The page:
Recently, the Independent published a story about NorthWestern Energy's electricity supply costs (see "Sour taste," July 3), focusing on our 30 percent ownership in Colstrip 4 (which is NorthWestern's only owned coal resource serving our Montana customers). Some of what you're hearing about our recent interim (temporary) electric rate increase isn't accurate. The supply cost increase is not because of Colstrip—at least not to the extent that some quoted in the article may have led you to believe.
Even after our most recent temporary increase takes effect in July, customers will be paying less for electricity than in January. That's because electric rates have been declining for the past six months. Natural-gas prices have been dropping as part of a long-term trend. Price reductions don't usually make the headlines and because everyone's usage changes from month to month it can be difficult to notice the chances in supply prices.
We recently received approval for a temporary increase from the Montana Public Service Commission in a proceeding called an "electric supply tracker," which tracks changes in cost for electric supply. We received this temporary increase because our current energy supply rates didn't collect enough to cover our actual costs of purchasing electricity. This is the result of two main causes: the cost of purchasing power on the market was greater than the forecast of market prices, and we were replacing a portion of the generation that we would've normally received from our ownership interest in Colstrip. To be clear, both of these increases were based on actual costs tied to market purchases, with no profit to NorthWestern.
The electric supply tracker adjusts supply rates on a monthly basis, using a standard mathematical calculation that takes into account estimated future electricity supply costs over a 12-month period. These costs are then trued up every year at the end of June. When there are larger-than-usual changes in market conditions (up or down), there will be a significant variance to correct.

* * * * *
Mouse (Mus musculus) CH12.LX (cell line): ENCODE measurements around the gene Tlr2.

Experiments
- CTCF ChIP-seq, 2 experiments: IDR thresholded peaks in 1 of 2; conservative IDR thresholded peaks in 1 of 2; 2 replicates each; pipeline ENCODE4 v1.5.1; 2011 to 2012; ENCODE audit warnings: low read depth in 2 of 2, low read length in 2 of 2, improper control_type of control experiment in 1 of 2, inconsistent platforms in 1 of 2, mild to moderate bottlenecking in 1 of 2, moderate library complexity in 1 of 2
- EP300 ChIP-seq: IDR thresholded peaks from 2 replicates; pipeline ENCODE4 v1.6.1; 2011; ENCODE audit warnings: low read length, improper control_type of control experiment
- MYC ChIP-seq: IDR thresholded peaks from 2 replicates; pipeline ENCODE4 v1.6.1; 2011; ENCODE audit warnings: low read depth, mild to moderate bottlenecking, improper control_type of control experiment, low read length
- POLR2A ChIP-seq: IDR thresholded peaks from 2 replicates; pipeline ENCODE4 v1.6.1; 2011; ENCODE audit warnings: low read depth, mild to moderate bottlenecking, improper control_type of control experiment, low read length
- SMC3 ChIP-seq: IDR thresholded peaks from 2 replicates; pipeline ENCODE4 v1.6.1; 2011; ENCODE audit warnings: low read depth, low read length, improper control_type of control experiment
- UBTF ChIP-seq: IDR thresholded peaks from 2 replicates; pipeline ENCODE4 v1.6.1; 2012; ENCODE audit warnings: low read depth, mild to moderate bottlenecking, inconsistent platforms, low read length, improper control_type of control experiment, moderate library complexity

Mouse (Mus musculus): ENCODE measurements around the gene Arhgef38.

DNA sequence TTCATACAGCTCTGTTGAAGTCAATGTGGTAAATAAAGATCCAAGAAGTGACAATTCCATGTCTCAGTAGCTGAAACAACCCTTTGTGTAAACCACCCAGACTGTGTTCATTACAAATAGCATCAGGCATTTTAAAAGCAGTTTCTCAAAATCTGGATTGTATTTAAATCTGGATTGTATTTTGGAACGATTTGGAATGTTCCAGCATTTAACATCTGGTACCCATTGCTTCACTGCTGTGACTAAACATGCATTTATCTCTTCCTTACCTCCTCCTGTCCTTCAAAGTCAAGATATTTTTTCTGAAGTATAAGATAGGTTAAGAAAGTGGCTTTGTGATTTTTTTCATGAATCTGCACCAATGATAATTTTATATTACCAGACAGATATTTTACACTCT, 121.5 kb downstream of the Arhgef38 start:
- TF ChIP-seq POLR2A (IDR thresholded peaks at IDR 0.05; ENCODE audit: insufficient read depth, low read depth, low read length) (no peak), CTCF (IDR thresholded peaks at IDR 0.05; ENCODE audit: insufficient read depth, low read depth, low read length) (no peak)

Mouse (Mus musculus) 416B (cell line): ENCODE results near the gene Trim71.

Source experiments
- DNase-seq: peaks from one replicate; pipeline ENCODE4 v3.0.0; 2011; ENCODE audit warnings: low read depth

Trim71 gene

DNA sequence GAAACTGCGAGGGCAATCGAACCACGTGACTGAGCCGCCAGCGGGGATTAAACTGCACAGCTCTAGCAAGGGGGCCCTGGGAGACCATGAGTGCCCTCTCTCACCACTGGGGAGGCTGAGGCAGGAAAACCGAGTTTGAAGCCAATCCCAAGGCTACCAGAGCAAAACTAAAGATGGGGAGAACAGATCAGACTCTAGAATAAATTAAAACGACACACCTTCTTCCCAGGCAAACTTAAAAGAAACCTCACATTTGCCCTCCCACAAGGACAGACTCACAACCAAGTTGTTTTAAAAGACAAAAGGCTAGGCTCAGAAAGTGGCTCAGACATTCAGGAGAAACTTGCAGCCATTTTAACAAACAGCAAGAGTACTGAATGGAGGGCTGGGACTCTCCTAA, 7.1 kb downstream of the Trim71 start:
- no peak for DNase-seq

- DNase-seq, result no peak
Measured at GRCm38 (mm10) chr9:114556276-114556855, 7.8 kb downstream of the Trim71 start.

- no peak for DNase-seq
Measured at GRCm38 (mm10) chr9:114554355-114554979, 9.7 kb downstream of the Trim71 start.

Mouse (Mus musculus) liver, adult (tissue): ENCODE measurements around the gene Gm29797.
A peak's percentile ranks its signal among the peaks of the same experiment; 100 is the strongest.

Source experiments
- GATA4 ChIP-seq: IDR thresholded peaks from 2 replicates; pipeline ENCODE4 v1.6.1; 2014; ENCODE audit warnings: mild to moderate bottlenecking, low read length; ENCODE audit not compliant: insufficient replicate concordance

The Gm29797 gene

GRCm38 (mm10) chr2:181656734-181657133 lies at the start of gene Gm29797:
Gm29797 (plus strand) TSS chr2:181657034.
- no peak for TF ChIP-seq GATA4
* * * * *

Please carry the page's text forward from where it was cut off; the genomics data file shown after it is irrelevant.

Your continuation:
Several years ago, we were in a similar situation, but in reverse: We had a significant over-collection in rates, and NorthWestern trued-up the difference by increasing the credit to customers by several dollars which paid customers back, with interest.
This July, a typical customer using 750 kilowatt hours a month will go from a 27-cent deferred supply credit to a $4.03 charge to help make up this difference in actual costs, which will remain in place pending a final PSC decision on the case next spring, and until we true up our next tracker in June 2015. Some of this is related to the cost of purchasing replacement power while Colstrip Unit 4 was down last year, but it's difficult to estimate with any degree of accuracy exactly how much effect this had on the total under-collection, except that it was a relatively small portion of the overall amount we purchased in the market to serve customers.
We've also heard the criticism over the extended outage of Colstrip 4. We own 30 percent of Unit 4 Colstrip and receive our share of the power generation equally from both units 3 and 4. When we dedicated this asset to serve our customers in 2009, we estimated that it would be available 86 percent of the time. The recent outage was caused by contractor error during a scheduled overhaul and not due to the age of the plant. Although it first came online in 1986, Colstrip 4 is the newest large coal plant in the western U.S. Even with the outage, Colstrip 4 has been available 82 percent of time since 2009 and is relatively predictable. As a point of comparison, wind generation is typically available about 40 percent of the time and must be backed up by other generation, typically natural gas, for reliability since it is more unpredictable.
Right now, we own or have under long-term contract coal, natural gas, wind power generation and also have energy efficiency programs. If our proposed purchase from PPL of the hydroelectric facilities is approved, over half of our Montana customers' supply needs will be served with water and wind. We are assembling a diverse set of long-term resources that will operate well together to meet customer needs and to keep supply rates stable and as low as possible.